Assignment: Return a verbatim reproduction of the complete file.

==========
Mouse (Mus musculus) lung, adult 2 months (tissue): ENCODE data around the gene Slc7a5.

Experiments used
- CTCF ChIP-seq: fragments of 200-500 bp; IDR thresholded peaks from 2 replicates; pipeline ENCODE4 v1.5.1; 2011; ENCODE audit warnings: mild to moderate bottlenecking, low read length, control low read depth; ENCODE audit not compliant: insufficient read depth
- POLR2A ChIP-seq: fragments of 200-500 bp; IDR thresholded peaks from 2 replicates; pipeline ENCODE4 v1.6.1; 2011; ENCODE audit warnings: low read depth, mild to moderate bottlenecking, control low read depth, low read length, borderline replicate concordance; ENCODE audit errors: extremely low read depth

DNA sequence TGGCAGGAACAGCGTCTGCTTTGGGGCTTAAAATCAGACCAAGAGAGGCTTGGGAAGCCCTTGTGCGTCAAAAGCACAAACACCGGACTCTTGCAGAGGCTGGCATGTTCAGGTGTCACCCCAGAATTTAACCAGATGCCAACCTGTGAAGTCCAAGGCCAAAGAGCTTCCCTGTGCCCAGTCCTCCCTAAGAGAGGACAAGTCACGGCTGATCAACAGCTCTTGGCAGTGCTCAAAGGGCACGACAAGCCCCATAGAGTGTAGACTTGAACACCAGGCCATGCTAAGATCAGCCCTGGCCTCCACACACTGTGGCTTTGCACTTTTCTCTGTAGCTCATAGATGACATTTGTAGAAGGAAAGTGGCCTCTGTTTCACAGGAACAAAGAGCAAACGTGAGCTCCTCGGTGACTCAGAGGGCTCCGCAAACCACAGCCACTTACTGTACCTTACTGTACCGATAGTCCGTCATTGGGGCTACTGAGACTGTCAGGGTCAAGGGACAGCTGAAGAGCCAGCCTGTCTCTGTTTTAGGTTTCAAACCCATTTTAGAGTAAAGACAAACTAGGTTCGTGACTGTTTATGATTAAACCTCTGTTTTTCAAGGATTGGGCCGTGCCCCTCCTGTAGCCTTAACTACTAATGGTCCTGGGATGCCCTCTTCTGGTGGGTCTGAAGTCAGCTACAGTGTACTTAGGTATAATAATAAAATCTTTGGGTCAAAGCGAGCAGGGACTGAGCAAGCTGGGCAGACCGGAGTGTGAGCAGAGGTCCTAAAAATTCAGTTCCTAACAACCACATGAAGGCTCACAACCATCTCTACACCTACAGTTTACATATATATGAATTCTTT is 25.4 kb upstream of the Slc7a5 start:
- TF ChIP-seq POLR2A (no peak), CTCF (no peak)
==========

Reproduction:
Mouse (Mus musculus) lung, adult 2 months (tissue): ENCODE data around the gene Slc7a5.

Experiments used
- CTCF ChIP-seq: fragments of 200-500 bp; IDR thresholded peaks from 2 replicates; pipeline ENCODE4 v1.5.1; 2011; ENCODE audit warnings: mild to moderate bottlenecking, low read length, control low read depth; ENCODE audit not compliant: insufficient read depth
- POLR2A ChIP-seq: fragments of 200-500 bp; IDR thresholded peaks from 2 replicates; pipeline ENCODE4 v1.6.1; 2011; ENCODE audit warnings: low read depth, mild to moderate bottlenecking, control low read depth, low read length, borderline replicate concordance; ENCODE audit errors: extremely low read depth

DNA sequence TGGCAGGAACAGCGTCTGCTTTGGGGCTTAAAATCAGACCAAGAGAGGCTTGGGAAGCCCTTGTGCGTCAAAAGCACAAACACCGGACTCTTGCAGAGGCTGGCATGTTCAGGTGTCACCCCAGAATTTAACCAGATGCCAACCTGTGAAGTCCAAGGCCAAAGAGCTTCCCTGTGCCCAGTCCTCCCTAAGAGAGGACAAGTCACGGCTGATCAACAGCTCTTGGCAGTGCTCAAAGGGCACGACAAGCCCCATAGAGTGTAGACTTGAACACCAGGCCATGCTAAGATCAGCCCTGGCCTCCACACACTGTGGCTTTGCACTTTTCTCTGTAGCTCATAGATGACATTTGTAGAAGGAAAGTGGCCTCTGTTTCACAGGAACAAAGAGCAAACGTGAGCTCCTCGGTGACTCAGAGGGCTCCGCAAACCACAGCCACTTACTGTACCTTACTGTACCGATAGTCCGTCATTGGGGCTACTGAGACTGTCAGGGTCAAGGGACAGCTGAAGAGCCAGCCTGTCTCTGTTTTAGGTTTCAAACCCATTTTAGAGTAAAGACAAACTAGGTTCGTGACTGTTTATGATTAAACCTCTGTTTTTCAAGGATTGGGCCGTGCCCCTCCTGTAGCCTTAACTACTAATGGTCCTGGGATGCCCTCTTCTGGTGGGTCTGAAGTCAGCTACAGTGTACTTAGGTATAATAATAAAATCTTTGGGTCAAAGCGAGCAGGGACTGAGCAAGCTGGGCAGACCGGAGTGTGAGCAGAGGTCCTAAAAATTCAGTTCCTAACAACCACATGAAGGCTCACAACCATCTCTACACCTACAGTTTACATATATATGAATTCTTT is 25.4 kb upstream of the Slc7a5 start:
- TF ChIP-seq POLR2A (no peak), CTCF (no peak)